What you need to succeed during turbulent times can be quite different from business-as-usual leadership. “The ability to move beyond fear and search for potential opportunities within the existing crisis will enable you to innovate in ways that increase your value and set your team up for current wins and future success,” says Tamara Ghandour, author of Innovation is Everybody’s Business. Learn to become an everyday innovator with Ghandour and other experts at WFF’s virtual 2020 Resolve to Thrive Leadership Development Workshops this fall.
In the face of daunting challenge, it’s easy to sink into survival mode and make self-protection priority one. That might make sense in the short run, but innovation becomes a key survival skill when the threat is sustained.
“Keeping your head down and waiting for a return to normal will only increase the depth and duration of the challenges spurred by the pandemic,” says author of Innovation is Everybody’s Business
and creator of the Innovation Quotient Edge (IQE) assessment, Tamara Ghandour. “Massive change is making much of what we did yesterday irrelevant, but that same change creates new opportunities and new problems to solve,” she says.
Our ability to transform obstacles into opportunities is where we need to invest much of our thinking now, according to Ghandour. “Those who adopt the mindset and behaviors of innovation will come out stronger on the other side.” Ghandour will present the November 12, 2020 virtual WFF Leadership Development Workshop
(LDW), Lead Strong Through Change and Uncertainty
Innovation as competitive advantage
It would be great if every organization always embraced innovation as key to its mission. But even if that’s not the case, everyone needs innovation now, and that provides unique opportunities at all levels of the organization. “Emerging leaders can bring exceptional value to their organizations right now because they see up and down the organization and are often much closer to the customer than senior executives,” Ghandour says.
People closest to the frontlines are especially well positioned to transform information into insights, she says. “Too often, we push data from one person to another across the organization without ever figuring out the insights behind the data,” Ghandour says. Staff members who talk to customers every day and are out on the ‘street’ where the brand and business actually live can elevate data into meaningful insights and actions.
“My advice to all team members right now is to risk stepping up,” Ghandour says. “No one really knows how to navigate this new situation. But innovation is a skill we all possess and the one most needed right now. Put your fear aside, own this and bring it to the table every day. Your ability to innovate will greatly increase your contribution and value to the organization.”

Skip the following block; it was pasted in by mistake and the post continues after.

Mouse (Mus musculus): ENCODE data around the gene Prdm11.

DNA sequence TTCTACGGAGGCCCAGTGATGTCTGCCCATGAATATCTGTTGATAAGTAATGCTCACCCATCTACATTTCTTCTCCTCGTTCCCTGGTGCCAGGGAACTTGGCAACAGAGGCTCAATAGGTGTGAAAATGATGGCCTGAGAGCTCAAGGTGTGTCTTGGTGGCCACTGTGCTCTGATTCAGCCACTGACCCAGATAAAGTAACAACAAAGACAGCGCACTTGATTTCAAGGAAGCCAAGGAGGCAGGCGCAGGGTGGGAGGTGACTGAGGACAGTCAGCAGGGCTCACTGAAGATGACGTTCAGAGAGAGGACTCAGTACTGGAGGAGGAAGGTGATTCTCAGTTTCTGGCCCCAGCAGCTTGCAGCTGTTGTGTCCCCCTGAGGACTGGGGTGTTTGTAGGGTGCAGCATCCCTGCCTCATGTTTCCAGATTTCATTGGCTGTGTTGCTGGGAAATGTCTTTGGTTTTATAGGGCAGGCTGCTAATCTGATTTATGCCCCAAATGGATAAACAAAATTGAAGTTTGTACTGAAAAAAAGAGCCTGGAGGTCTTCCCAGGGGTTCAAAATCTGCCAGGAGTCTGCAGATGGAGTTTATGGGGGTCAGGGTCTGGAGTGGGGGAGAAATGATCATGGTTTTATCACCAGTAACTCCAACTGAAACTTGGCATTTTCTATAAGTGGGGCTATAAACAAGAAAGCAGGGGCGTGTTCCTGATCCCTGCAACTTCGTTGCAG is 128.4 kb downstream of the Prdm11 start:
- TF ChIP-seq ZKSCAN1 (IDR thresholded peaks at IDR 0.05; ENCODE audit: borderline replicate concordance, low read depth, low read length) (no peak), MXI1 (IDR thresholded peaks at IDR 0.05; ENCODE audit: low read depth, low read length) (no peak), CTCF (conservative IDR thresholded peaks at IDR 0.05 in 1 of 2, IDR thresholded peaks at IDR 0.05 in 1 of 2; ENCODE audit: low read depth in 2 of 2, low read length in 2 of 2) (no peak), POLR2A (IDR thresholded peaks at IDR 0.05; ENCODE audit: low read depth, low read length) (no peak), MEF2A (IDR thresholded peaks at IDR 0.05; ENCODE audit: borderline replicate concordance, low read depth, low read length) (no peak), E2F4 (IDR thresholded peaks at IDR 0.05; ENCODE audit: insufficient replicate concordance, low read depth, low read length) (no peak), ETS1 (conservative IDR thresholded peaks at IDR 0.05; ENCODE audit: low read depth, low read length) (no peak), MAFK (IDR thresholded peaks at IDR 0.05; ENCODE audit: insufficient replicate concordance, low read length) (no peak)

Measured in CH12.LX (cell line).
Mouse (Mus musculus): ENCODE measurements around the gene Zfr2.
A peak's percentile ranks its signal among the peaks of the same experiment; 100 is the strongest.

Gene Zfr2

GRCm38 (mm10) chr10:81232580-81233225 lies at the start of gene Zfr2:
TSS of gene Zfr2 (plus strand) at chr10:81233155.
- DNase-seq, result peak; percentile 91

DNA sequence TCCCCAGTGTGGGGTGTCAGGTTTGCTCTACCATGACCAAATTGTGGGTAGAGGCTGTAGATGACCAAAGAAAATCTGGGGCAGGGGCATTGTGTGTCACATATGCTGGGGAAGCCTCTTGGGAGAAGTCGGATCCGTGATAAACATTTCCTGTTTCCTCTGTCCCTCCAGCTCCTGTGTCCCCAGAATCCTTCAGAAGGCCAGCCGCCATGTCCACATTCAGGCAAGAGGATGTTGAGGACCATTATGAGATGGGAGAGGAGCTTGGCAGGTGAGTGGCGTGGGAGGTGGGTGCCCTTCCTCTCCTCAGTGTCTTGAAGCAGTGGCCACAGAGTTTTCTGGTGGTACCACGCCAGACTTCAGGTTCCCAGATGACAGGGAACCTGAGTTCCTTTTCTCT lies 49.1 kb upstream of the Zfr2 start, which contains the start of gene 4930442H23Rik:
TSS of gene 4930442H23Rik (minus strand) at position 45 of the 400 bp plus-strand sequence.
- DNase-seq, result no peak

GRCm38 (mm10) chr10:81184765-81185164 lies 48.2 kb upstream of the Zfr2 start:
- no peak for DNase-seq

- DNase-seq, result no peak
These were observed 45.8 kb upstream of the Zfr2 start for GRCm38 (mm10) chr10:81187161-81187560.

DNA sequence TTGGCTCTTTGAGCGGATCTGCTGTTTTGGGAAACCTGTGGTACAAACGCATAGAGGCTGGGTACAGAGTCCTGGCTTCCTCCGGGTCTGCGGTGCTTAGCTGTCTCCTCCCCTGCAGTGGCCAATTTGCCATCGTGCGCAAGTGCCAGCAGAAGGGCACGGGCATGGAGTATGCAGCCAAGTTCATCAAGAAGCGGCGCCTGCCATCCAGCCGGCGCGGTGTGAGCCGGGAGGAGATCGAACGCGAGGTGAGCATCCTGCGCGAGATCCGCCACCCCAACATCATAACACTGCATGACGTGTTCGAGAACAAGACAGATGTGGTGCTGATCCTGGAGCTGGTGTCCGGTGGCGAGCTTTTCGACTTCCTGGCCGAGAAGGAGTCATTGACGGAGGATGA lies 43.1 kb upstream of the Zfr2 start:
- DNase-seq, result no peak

Elevate Your Innovation Game
Ghandour identifies three ways to move from survival to an innovation mindset.
- Make the time. “The brain needs time to go from incremental thinking to innovative thinking,” Ghandour says. “That’s why the best solutions often come two days after a meeting while you’re cooking dinner. Ideas take time to bubble up.” She often schedules a week between meetings on the same topic. “If you break up your thinking time, you will actually go faster and your solutions will be bigger and last longer.”
- Protect mental energy. Moving constantly from one task to another shrinks the bandwidth for innovation, Ghandour says. Research shows it takes five to seven minutes to complete one task and transition to the next. And that attempting to multi-task just results in constant toggling between activities where the mind is often stuck on the first task while you try to focus on the second. “Give yourself even five minutes of movement or meditation to refresh and refocus.”
Innovate before you analyze
- Forget control and strive for influence. To innovate, Ghandour says we need to find things we believe we can control. Which is a big ask right now. She encourages focusing on influence instead. “Your ability to innovate expands with the idea of influence,” she says. Although you cannot control COVID, working from home, changing customer needs, organization restructuring or kids in virtual school, there are likely areas where you can drive a little bit of change. For example, Ghandour changed her daily routine to include an 8 a.m. huddle where any team member can join to share challenges and mastermind solutions over coffee.
To help colleagues snap out of paralysis and be more innovative, Ghandour separates judging activities from idea-generating activities. In an hour-long meeting, she will direct her team to innovate with abandon for the first 40 minutes and spend the last 20 assessing which ideas to move forward. “This approach calms the brain because you know that analysis will follow,” she says. It also allows you to stretch your thinking far and wide and generate a larger quantity of ideas. “Quantity matters,” she says.
You can grow your ability to innovate and lead through WFF’s series of four half-day virtual workshops for emerging leaders and emerging executives. The 2020 Leadership Development Workshops (LDWs) combine outstanding content, expert speakers, industry role models and peer connection in a streamlined, online format. Resolve to Thrive